We consider a simple supply chain in which a single supplier sells to several downstream retailers. The supplier has limited capacity, and retailers are privately informed of their optimal stocking levels. If retailer orders exceed available capacity, the supplier allocates capacity using a publicly known allocation mechanism, a mapping from retailer orders to capacity assignments. We show that a broad class of mechanisms are prone to manipulation: Retailers will order more than they need to gain a more favorable allocation. Another class of mechanisms induces the retailers to order exactly their needs, thereby revealing their private information. However, there does not exist a truth-inducing mechanism that maximizes total retailer profits. We also consider the supplier's capacity choice. We show that a manipulable mechanism may lead the supplier to choose a higher level of capacity than she would under a truth-inducing mechanism. Nevertheless, her choice will appear excessively restrictive relative to the prevailing distribution of orders. Furthermore, switching to a truth-inducing mechanism can lower profits for the supplier, the supply chain, and even her retailers. Hence, truth-telling is not a universally desirable goal.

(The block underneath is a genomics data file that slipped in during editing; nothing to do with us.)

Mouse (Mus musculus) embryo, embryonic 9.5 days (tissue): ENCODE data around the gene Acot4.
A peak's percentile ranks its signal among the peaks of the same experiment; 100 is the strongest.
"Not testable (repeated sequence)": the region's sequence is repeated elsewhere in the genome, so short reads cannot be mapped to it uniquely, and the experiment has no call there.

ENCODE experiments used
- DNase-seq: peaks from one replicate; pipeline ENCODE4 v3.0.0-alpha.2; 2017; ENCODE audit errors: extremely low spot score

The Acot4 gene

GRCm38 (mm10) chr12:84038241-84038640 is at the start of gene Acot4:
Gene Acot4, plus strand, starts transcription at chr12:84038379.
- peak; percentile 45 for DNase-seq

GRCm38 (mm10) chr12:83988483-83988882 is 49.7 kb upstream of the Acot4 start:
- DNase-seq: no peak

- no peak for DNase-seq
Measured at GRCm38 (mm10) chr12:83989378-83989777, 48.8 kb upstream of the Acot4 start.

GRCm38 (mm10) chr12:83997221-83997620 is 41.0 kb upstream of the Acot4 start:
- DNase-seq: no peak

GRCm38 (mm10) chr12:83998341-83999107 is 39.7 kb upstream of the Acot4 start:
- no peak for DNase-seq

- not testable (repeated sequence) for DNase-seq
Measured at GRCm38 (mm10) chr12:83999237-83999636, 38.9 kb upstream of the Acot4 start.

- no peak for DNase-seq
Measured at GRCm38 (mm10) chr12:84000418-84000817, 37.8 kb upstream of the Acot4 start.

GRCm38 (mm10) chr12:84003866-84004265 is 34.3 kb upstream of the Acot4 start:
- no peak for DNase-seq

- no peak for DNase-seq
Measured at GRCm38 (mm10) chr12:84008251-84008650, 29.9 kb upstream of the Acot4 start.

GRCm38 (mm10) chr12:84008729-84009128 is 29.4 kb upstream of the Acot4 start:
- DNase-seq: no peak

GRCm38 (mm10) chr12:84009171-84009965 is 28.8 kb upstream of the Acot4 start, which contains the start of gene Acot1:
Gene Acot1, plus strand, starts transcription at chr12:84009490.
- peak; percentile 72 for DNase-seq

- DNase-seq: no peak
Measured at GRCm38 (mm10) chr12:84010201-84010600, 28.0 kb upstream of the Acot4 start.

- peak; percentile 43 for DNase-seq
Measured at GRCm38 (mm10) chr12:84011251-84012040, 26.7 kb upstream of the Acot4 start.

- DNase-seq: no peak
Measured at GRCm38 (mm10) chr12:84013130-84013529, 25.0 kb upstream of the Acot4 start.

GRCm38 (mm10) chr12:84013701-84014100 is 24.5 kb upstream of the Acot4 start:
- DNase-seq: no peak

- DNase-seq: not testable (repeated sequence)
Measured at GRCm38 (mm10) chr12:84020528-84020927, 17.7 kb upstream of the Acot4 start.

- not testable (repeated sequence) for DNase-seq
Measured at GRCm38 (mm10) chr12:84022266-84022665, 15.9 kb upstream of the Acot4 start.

ASJC Scopus subject areas
- Strategy and Management
- Management Science and Operations Research